The sun sinks lower and it is getting near time to head back but I cannot let go. My thoughts turn southward, toward the new town of Lone Star where a Japanese man by the name of Sam Ishi was waiting to board the Hastie Bus at Warren’s Well. Overloaded with his wheelbarrow full of supplies, there seemed to be room on the bus for only one or the other. With some excited discussion of the logistical arrangement of his belongings, he soon traveled on to Twenty-nine Palms with all of his possessions safely in tow. He lived next to Bill Keys over in Joshua Tree where I see his name in the 1940 census and it leaves me wanting to know more about Sam Ishi, much more. Where did he come from with his wheelbarrow full of belongings? Had he ever wandered over into the mines of Bighorn Canyon? I have yet to find a record of his internment during the war and so I wonder what ever happened to Sam Ishi?


And finally, I am always thinking of those families that traveled through the desert on foot, northward across the Pipes Canyon, stopping at the ranch of Johnny Kee for a little encouragement and support. Carrying their belongings on long poles suspended from shoulder to shoulder, the kids, grandkids and parents alike were all headed over to work the mines of Bighorn Canyon owned by the Gold Basins Mine Company of Wheeler and Cunningham. I can only imagine it was the mine superintendent, Hiram Howard Cunningham who knew these families so well; If only we could have been there when they met. There was some work available at the mines but driving there was not an option for these families. It was the kind hearts and old truck of Johnny and Addah Kee who helped them along many a desert trail as they greeted them with their welcoming smiles. It was hard times in the 30s and 40s, most of us have no idea of the hardship they faced. Wandering on foot in this desolate land only to be imprisoned and separated at the internment camps, eventually released to endure a  lifelong barrage of racial hatred and prejudice; We have been telling an abbreviated tale of Japanese hiding here in the mountains but it is apparent their story is a revelation of incredible courage few of us can imagine.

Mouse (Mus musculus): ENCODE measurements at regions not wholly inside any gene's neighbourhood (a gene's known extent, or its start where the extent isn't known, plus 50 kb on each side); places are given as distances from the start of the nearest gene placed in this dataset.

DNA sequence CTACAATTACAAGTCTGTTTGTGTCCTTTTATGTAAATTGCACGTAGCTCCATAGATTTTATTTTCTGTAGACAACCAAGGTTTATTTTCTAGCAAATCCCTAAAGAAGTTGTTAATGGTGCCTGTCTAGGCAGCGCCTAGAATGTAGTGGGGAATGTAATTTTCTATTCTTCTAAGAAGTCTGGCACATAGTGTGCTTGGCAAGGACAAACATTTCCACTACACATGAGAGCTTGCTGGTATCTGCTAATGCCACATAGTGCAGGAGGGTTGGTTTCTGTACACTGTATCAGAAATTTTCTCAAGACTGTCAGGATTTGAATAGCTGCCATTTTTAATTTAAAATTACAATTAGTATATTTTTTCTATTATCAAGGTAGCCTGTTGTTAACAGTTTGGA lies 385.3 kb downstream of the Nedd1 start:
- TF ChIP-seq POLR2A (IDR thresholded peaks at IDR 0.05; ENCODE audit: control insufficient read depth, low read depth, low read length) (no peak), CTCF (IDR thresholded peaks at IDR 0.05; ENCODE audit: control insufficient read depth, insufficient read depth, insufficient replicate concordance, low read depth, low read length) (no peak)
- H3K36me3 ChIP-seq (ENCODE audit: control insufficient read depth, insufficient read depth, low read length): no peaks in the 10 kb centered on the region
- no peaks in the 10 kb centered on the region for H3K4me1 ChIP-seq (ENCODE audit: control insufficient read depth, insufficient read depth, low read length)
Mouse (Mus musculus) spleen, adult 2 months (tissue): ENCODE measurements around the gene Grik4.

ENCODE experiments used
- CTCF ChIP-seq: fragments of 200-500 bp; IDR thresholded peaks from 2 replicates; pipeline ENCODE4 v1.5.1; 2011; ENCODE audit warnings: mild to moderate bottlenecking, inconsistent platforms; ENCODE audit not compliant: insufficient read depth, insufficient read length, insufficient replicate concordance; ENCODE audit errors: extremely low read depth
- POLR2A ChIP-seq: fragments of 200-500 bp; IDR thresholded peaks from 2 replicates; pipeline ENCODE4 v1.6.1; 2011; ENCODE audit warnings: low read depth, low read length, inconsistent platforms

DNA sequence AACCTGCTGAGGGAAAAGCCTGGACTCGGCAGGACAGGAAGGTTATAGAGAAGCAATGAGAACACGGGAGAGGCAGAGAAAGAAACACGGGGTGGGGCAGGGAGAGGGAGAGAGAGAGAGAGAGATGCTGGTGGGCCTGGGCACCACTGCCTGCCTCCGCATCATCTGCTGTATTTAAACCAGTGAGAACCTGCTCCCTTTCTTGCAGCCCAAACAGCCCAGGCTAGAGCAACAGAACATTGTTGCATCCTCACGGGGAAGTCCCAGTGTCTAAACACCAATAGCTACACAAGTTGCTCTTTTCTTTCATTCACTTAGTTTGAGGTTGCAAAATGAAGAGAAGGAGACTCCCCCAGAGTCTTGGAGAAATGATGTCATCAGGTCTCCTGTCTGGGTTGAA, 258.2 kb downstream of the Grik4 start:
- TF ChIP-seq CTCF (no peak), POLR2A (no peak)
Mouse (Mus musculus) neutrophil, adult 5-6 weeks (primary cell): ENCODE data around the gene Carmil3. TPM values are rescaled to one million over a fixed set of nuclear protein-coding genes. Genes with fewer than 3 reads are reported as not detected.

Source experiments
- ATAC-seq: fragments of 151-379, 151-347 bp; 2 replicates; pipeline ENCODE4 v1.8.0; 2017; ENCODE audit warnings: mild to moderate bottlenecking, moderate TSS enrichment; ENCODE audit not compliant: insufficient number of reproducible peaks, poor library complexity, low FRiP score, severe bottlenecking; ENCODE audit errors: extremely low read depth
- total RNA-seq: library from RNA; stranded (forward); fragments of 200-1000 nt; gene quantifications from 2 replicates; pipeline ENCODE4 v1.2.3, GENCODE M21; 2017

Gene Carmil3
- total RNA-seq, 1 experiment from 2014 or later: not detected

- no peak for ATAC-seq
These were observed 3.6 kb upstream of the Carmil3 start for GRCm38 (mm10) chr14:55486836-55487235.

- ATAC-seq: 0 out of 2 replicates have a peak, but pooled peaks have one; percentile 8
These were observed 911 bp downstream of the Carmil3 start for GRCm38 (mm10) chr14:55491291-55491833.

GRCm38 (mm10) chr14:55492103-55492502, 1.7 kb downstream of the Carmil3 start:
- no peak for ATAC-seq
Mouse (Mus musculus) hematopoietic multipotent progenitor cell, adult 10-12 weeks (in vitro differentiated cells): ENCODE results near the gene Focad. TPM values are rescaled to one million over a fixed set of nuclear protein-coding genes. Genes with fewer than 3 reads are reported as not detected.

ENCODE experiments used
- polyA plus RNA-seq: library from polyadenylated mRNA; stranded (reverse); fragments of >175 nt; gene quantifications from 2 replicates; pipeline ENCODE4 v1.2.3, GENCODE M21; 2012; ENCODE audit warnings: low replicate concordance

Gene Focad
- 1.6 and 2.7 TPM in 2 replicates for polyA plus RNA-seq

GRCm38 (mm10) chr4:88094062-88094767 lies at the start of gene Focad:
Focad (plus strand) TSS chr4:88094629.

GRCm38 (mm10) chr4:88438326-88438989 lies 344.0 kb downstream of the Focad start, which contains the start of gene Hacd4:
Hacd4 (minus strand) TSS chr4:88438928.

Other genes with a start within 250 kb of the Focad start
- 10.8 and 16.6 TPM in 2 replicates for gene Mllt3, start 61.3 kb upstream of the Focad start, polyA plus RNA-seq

We know far more now than when I began this exploration. We know some of the miners, the ranchers, we know their names, see their faces in the photos, we can walk on their land and trace some of their footsteps; it has all begun to fill in a broad landscape of great emotional depth and historical events. The Japanese families who were here in the desert have endured far more than we can really imagine and it is why I feel it is so necessary to complete their entire story.


I continue to stand here at the edge of Bighorn Canyon until the sun is long behind the mountain and the light is nearly gone. My imagination is not stilled by darkness; The broken pieces of china and decorative glass I have found in the sand become whole again, behind me I can hear the clanging of the supper dishes, the brays of the donkeys as they stir a little dust in the old stone corral and slowly, I begin to see the outlines of all the dimly lit faces glowing around the distant campfire of this secluded mining camp. Whether or not I am ever able to find definitive proof, I know now I will not be disappointing my friend with any evidence of a mythical tale. This story of Japanese families seeking refuge in the Bighorn wilderness is certainly founded in an abundance of truth. A simple gold mining camp, surrounded by mines, protected by its own seclusion in a hidden valley from an entire world in disarray; it certainly will remain an important part of our historical record and a true desert story we will continue to tell.